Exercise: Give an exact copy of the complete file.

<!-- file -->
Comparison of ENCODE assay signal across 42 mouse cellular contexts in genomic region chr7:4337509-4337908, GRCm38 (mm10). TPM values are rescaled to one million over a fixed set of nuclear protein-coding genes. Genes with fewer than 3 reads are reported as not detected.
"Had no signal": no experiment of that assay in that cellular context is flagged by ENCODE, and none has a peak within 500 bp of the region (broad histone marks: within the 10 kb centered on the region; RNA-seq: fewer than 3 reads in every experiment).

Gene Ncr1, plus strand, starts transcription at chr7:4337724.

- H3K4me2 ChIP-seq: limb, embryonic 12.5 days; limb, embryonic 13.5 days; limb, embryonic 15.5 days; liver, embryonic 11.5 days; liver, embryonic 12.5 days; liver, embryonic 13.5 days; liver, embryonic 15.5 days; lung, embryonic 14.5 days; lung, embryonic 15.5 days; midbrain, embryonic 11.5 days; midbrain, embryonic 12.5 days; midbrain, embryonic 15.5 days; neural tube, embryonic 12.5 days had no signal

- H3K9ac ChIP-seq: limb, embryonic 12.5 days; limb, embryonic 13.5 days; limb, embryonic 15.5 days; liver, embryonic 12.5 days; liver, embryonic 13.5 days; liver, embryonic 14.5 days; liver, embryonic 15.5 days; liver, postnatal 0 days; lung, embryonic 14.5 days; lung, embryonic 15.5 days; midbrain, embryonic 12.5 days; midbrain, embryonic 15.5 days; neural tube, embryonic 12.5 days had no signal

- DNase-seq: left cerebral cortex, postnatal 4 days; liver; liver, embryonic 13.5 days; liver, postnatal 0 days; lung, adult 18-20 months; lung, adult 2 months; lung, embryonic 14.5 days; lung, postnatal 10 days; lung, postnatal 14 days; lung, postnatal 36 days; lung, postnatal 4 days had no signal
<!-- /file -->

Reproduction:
Comparison of ENCODE assay signal across 42 mouse cellular contexts in genomic region chr7:4337509-4337908, GRCm38 (mm10). TPM values are rescaled to one million over a fixed set of nuclear protein-coding genes. Genes with fewer than 3 reads are reported as not detected.
"Had no signal": no experiment of that assay in that cellular context is flagged by ENCODE, and none has a peak within 500 bp of the region (broad histone marks: within the 10 kb centered on the region; RNA-seq: fewer than 3 reads in every experiment).

Gene Ncr1, plus strand, starts transcription at chr7:4337724.

- H3K4me2 ChIP-seq: limb, embryonic 12.5 days; limb, embryonic 13.5 days; limb, embryonic 15.5 days; liver, embryonic 11.5 days; liver, embryonic 12.5 days; liver, embryonic 13.5 days; liver, embryonic 15.5 days; lung, embryonic 14.5 days; lung, embryonic 15.5 days; midbrain, embryonic 11.5 days; midbrain, embryonic 12.5 days; midbrain, embryonic 15.5 days; neural tube, embryonic 12.5 days had no signal

- H3K9ac ChIP-seq: limb, embryonic 12.5 days; limb, embryonic 13.5 days; limb, embryonic 15.5 days; liver, embryonic 12.5 days; liver, embryonic 13.5 days; liver, embryonic 14.5 days; liver, embryonic 15.5 days; liver, postnatal 0 days; lung, embryonic 14.5 days; lung, embryonic 15.5 days; midbrain, embryonic 12.5 days; midbrain, embryonic 15.5 days; neural tube, embryonic 12.5 days had no signal

- DNase-seq: left cerebral cortex, postnatal 4 days; liver; liver, embryonic 13.5 days; liver, postnatal 0 days; lung, adult 18-20 months; lung, adult 2 months; lung, embryonic 14.5 days; lung, postnatal 10 days; lung, postnatal 14 days; lung, postnatal 36 days; lung, postnatal 4 days had no signal